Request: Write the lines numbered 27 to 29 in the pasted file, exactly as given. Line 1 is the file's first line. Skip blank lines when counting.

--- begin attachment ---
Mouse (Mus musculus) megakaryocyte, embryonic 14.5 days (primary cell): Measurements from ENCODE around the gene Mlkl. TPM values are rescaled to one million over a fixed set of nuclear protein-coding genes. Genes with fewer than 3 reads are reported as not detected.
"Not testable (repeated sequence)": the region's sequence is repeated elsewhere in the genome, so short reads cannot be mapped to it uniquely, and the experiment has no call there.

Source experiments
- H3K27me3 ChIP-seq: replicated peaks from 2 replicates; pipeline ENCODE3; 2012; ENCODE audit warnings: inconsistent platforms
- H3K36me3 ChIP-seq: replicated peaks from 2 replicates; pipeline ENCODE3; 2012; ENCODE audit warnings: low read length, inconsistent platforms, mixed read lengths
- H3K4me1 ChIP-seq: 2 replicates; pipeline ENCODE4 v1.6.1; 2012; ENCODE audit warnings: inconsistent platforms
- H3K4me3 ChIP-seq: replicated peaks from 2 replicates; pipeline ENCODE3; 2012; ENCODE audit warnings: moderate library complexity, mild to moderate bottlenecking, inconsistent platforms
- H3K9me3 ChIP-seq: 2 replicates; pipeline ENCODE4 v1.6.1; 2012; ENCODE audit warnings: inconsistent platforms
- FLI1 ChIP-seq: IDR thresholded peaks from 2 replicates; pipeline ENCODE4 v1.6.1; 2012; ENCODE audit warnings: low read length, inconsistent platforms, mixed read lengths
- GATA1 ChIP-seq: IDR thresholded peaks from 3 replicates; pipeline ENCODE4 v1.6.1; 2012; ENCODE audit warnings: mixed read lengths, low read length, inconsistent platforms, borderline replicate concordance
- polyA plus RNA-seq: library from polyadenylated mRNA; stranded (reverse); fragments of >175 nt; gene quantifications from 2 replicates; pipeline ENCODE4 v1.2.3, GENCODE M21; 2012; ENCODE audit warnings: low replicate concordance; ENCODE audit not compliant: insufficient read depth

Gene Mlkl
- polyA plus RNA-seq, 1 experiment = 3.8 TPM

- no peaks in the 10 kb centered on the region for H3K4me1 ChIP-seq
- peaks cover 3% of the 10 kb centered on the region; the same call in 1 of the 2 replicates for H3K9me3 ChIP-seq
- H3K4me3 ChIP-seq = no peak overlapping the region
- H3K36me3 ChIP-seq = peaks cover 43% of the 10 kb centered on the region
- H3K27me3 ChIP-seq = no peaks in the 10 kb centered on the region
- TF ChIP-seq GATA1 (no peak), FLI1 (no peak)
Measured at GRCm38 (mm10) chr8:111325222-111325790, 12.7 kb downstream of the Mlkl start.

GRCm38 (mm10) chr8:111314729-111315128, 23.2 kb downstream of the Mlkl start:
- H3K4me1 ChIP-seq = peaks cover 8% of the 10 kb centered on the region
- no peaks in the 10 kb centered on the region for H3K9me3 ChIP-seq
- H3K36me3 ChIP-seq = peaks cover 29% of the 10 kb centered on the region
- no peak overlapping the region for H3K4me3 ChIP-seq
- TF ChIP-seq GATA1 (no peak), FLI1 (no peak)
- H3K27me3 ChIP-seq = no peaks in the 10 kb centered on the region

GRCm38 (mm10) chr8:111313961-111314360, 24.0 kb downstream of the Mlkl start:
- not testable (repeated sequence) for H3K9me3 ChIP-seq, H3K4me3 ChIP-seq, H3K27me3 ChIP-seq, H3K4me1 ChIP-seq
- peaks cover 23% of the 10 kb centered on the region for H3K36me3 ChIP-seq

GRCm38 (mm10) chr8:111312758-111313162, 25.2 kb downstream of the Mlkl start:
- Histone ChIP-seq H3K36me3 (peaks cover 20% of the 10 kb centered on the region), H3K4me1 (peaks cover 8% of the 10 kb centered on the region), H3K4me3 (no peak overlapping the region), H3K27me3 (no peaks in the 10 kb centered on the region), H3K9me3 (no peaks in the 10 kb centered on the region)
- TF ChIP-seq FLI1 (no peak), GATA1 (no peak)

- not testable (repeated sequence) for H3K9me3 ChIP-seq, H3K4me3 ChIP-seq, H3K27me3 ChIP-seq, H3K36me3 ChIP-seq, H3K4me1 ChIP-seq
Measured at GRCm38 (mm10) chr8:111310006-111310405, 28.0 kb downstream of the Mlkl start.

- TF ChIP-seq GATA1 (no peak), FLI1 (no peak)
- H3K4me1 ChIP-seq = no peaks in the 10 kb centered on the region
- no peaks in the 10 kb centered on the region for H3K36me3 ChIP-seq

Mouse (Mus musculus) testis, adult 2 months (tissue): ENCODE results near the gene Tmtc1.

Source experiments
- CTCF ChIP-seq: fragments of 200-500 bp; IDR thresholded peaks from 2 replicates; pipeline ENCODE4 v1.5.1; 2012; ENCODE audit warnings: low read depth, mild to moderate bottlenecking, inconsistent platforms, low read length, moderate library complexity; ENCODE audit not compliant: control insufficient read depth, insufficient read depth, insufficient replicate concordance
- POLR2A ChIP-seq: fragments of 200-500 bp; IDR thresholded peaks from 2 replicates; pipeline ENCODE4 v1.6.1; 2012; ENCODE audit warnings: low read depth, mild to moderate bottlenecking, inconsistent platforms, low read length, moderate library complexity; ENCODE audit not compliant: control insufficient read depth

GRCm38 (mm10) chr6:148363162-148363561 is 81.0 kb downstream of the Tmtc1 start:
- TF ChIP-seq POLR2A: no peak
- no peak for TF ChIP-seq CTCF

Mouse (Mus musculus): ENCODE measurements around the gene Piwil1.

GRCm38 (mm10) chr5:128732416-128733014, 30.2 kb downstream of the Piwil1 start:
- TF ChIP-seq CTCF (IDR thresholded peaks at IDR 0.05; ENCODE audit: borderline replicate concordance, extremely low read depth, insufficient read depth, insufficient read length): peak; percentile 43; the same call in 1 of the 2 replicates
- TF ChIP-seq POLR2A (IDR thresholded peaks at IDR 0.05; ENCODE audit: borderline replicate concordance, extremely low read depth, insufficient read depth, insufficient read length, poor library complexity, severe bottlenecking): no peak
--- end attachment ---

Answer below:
- H3K27me3 ChIP-seq = no peaks in the 10 kb centered on the region

GRCm38 (mm10) chr8:111313961-111314360, 24.0 kb downstream of the Mlkl start:
- not testable (repeated sequence) for H3K9me3 ChIP-seq, H3K4me3 ChIP-seq, H3K27me3 ChIP-seq, H3K4me1 ChIP-seq